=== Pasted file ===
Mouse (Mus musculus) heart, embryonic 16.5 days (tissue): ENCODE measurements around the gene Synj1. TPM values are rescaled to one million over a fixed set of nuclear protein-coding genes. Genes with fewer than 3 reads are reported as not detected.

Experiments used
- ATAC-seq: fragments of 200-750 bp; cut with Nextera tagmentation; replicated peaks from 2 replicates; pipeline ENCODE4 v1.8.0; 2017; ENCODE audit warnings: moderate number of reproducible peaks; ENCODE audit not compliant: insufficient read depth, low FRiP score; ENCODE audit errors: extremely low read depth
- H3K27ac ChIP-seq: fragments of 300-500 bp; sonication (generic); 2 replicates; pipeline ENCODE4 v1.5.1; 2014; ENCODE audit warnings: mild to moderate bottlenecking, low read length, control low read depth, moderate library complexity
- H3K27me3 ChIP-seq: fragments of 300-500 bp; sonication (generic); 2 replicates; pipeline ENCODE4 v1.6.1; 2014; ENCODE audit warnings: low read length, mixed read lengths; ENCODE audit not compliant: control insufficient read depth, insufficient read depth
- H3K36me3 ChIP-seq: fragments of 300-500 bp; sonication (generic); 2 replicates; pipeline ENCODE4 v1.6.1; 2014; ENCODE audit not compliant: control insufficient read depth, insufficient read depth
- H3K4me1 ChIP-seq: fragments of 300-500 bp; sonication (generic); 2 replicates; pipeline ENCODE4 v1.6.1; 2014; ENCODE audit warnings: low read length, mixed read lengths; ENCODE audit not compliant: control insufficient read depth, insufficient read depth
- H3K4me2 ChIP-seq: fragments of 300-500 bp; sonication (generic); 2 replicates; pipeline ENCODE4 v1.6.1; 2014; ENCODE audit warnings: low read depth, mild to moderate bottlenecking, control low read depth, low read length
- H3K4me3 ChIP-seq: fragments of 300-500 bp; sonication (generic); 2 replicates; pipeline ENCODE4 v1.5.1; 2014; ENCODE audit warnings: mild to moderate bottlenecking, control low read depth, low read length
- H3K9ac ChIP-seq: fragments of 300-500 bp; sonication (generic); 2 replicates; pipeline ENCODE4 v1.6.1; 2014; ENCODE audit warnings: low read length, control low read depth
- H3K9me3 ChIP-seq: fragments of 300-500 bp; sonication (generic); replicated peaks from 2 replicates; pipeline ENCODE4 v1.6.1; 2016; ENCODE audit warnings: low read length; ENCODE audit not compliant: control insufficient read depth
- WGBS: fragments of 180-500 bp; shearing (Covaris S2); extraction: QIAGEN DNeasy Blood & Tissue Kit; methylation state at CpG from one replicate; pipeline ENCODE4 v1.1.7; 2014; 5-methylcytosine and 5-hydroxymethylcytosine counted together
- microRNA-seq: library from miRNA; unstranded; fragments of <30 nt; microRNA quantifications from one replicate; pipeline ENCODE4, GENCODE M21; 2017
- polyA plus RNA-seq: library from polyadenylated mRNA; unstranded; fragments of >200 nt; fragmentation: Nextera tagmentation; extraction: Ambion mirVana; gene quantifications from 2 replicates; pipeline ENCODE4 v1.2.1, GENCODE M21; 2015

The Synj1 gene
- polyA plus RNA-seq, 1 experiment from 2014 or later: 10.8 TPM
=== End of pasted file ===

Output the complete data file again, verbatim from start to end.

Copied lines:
Mouse (Mus musculus) heart, embryonic 16.5 days (tissue): ENCODE measurements around the gene Synj1. TPM values are rescaled to one million over a fixed set of nuclear protein-coding genes. Genes with fewer than 3 reads are reported as not detected.

Experiments used
- ATAC-seq: fragments of 200-750 bp; cut with Nextera tagmentation; replicated peaks from 2 replicates; pipeline ENCODE4 v1.8.0; 2017; ENCODE audit warnings: moderate number of reproducible peaks; ENCODE audit not compliant: insufficient read depth, low FRiP score; ENCODE audit errors: extremely low read depth
- H3K27ac ChIP-seq: fragments of 300-500 bp; sonication (generic); 2 replicates; pipeline ENCODE4 v1.5.1; 2014; ENCODE audit warnings: mild to moderate bottlenecking, low read length, control low read depth, moderate library complexity
- H3K27me3 ChIP-seq: fragments of 300-500 bp; sonication (generic); 2 replicates; pipeline ENCODE4 v1.6.1; 2014; ENCODE audit warnings: low read length, mixed read lengths; ENCODE audit not compliant: control insufficient read depth, insufficient read depth
- H3K36me3 ChIP-seq: fragments of 300-500 bp; sonication (generic); 2 replicates; pipeline ENCODE4 v1.6.1; 2014; ENCODE audit not compliant: control insufficient read depth, insufficient read depth
- H3K4me1 ChIP-seq: fragments of 300-500 bp; sonication (generic); 2 replicates; pipeline ENCODE4 v1.6.1; 2014; ENCODE audit warnings: low read length, mixed read lengths; ENCODE audit not compliant: control insufficient read depth, insufficient read depth
- H3K4me2 ChIP-seq: fragments of 300-500 bp; sonication (generic); 2 replicates; pipeline ENCODE4 v1.6.1; 2014; ENCODE audit warnings: low read depth, mild to moderate bottlenecking, control low read depth, low read length
- H3K4me3 ChIP-seq: fragments of 300-500 bp; sonication (generic); 2 replicates; pipeline ENCODE4 v1.5.1; 2014; ENCODE audit warnings: mild to moderate bottlenecking, control low read depth, low read length
- H3K9ac ChIP-seq: fragments of 300-500 bp; sonication (generic); 2 replicates; pipeline ENCODE4 v1.6.1; 2014; ENCODE audit warnings: low read length, control low read depth
- H3K9me3 ChIP-seq: fragments of 300-500 bp; sonication (generic); replicated peaks from 2 replicates; pipeline ENCODE4 v1.6.1; 2016; ENCODE audit warnings: low read length; ENCODE audit not compliant: control insufficient read depth
- WGBS: fragments of 180-500 bp; shearing (Covaris S2); extraction: QIAGEN DNeasy Blood & Tissue Kit; methylation state at CpG from one replicate; pipeline ENCODE4 v1.1.7; 2014; 5-methylcytosine and 5-hydroxymethylcytosine counted together
- microRNA-seq: library from miRNA; unstranded; fragments of <30 nt; microRNA quantifications from one replicate; pipeline ENCODE4, GENCODE M21; 2017
- polyA plus RNA-seq: library from polyadenylated mRNA; unstranded; fragments of >200 nt; fragmentation: Nextera tagmentation; extraction: Ambion mirVana; gene quantifications from 2 replicates; pipeline ENCODE4 v1.2.1, GENCODE M21; 2015

The Synj1 gene
- polyA plus RNA-seq, 1 experiment from 2014 or later: 10.8 TPM